Two Turtle Doves

(NOTE: This series of blogs covers the twelve days of Christmas – Dec. 25th through Jan. 5th – and is based on the Christmas song, The Twelve Days of Christmas.)

“On the second day of Christmas my True Love gave to me: two turtle doves…”

 The town of Bethlehem was about 6 miles outside the city of Jerusalem. After Jesus was born in Bethlehem, Mary and Joseph stayed in the area through Mary’s time of purification (40 days) as required by the Law of Moses (Leviticus 12:1-8). Luke records, “Then it was time for their purification offering…so (Jesus’) parents took him to Jerusalem to present him to the Lord. The Law of the Lord says, ‘If a woman’s first child is a boy, he must be dedicated to the Lord.’ So they offered the sacrifice required in the law of the Lord – ‘either a pair of turtledoves or two young pigeons’” (Luke 2:22-24). In actuality, the requirement of the Law was to sacrifice a lamb. If the family was poor, turtledoves and pigeons were offered instead (Leviticus 12:8).

In the song, The Twelve Days of Christmas, the “two turtle doves” given on the second day once again point to Jesus, giving us a glimpse into the low social status into which He was born.But there is more…

Sometimes “doves” are referred to as “love-birds.” Thus, another possible meaning of the “two turtledoves” from the song is a reference to both the Old and New Testament. God (our “True Love”) has given us two gifts that complement each other and complete one another, like an intimate couple, deep in love.

There are over 300 prophecies in the Old Testament about Jesus, and Jesus fulfilled (or filled-full) every single one (Matthew 5:17-18). The Old and New Testament are soul-mates (lovers, if you will), telling one story of grace and redemption through faith in the Messiah. Jesus summarized the entire Old Testament by stating all that is required of us is to “Love the Lord your God with all your heart and with all your soul and with all your mind…Love your neighbor as yourself” (Matthew 22:37-40). The Apostle Paul, eloquently linked the Old and New Testaments together when he said, “So the law was put in charge to lead us to Christ that we might be justified by faith” (Galatians 3:24).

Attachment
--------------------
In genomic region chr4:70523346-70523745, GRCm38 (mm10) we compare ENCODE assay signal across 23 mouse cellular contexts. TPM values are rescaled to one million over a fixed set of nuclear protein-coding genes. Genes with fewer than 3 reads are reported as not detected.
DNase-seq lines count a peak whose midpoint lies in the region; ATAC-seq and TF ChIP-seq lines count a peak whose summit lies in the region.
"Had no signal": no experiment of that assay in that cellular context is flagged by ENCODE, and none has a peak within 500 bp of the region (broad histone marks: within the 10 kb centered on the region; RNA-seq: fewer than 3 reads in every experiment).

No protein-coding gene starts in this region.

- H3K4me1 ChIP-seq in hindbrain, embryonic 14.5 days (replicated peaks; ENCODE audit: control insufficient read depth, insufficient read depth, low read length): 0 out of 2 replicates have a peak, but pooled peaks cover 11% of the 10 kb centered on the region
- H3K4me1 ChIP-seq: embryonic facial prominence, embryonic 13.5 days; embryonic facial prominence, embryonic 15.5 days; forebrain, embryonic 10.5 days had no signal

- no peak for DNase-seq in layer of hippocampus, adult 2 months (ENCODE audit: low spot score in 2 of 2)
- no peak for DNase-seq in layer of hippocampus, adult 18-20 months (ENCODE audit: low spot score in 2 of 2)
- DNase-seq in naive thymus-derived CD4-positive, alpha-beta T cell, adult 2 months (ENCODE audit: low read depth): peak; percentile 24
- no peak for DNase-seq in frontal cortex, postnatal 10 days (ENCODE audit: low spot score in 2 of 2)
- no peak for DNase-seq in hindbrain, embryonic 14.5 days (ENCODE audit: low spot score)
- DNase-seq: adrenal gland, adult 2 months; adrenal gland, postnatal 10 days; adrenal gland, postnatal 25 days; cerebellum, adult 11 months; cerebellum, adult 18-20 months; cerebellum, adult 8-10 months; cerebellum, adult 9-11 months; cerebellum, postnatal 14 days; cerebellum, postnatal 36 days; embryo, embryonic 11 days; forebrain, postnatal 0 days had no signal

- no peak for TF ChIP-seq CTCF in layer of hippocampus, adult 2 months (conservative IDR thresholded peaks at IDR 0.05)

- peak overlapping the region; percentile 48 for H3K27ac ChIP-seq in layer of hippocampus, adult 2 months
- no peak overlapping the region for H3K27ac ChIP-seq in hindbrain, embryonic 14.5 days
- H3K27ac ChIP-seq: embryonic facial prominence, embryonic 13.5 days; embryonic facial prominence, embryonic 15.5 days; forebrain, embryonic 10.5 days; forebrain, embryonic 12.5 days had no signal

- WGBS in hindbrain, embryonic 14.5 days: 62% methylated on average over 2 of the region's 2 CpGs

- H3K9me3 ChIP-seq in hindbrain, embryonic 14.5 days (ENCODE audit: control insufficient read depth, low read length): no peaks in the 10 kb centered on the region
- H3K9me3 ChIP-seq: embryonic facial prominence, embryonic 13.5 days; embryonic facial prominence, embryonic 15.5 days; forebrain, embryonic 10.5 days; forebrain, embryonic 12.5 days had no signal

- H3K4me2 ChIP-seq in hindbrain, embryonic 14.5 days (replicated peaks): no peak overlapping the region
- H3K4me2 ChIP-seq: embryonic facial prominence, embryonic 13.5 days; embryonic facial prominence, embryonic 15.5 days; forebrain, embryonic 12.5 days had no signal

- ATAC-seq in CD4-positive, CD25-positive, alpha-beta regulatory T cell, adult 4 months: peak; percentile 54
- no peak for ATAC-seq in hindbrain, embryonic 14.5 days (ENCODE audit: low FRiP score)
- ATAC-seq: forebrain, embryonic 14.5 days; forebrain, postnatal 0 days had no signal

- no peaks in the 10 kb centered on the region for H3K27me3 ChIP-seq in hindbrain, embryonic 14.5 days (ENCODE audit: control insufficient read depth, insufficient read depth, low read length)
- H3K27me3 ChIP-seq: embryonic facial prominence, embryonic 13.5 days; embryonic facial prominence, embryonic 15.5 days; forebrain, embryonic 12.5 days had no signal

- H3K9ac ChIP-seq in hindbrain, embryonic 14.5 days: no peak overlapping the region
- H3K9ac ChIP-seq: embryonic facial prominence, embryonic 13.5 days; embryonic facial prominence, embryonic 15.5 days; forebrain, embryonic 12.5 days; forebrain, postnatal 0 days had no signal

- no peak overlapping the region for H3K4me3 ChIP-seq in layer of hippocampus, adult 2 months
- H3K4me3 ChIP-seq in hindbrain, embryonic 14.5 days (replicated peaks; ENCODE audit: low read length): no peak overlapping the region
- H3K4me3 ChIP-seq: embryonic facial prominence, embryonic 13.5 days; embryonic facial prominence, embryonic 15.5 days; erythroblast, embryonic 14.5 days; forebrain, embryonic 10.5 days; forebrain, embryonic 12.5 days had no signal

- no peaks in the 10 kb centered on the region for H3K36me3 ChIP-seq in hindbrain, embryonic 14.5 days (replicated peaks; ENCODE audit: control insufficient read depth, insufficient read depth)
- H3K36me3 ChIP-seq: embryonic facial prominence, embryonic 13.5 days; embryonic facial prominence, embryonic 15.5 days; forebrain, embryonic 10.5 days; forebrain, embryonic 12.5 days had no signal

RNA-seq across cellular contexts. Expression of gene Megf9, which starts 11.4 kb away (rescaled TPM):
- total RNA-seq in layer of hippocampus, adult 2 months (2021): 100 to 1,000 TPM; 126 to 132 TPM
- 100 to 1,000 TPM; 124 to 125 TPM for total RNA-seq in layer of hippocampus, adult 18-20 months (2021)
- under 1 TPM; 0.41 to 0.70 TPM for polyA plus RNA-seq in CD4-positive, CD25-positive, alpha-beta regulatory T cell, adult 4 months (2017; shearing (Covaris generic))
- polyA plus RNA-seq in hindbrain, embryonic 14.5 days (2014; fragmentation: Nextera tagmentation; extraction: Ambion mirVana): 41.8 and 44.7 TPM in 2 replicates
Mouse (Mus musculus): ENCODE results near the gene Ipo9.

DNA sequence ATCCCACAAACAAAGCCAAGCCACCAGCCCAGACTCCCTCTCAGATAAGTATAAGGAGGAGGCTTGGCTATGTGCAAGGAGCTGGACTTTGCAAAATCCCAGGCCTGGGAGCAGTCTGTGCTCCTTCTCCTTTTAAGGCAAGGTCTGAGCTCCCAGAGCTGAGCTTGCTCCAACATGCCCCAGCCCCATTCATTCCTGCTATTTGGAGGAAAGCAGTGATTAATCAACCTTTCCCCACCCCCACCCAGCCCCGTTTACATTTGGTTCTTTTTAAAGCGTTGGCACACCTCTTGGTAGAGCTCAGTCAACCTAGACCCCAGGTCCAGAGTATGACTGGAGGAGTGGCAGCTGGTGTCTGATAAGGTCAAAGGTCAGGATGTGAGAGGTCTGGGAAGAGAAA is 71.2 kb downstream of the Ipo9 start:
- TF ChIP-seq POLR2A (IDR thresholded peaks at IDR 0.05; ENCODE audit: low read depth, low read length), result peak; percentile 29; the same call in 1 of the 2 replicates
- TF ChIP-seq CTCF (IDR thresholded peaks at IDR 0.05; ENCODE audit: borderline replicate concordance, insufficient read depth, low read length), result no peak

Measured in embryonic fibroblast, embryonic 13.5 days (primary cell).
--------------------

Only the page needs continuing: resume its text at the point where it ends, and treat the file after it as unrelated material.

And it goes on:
The Wise Men found Jesus by following the star. Today, wise men (and women) still seek Jesus, and He is found by following God’s gifts to us of the Old and New Testaments.

Finally, it is well known that in the Bible the dove symbolizes the Holy Spirit. Immediately following Jesus’ baptism by John the Baptist, the Holy Spirit descended on Jesus like a dove (Matthew 3:16). God’s gift of the Holy Spirit was given to all believers in Acts 2. The Bible teaches that both the Old and New Testaments were “God-breathed” (2 Timothy 3:16). In other words, it was the Holy Spirit who made sure both Testaments communicated the Truth about God, Jesus, grace, and salvation. We see this fact emphasized in Jesus’ prayer for His followers. In that prayer He calls the Holy Spirit the “Spirit of Truth” and promises that the Holy Spirit “will guide (us) into all truth” (John 14:17 & 16:13).

“On the second day of Christmas my True Love gave to me, two Turtle Doves…”

The “two turtle doves” symbolize the gifts of the Old and New Testament. In both Testaments we find the continual and consistent story of Jesus, the Messiah. Through the Holy Spirit, the gifts of the Old and New Testaments were given to common, ordinary people, and through the Holy Spirit we learn all we need to know about following Jesus.

Today, on the second day of Christmas, take time to thank God for the wonderful gift of His Word.


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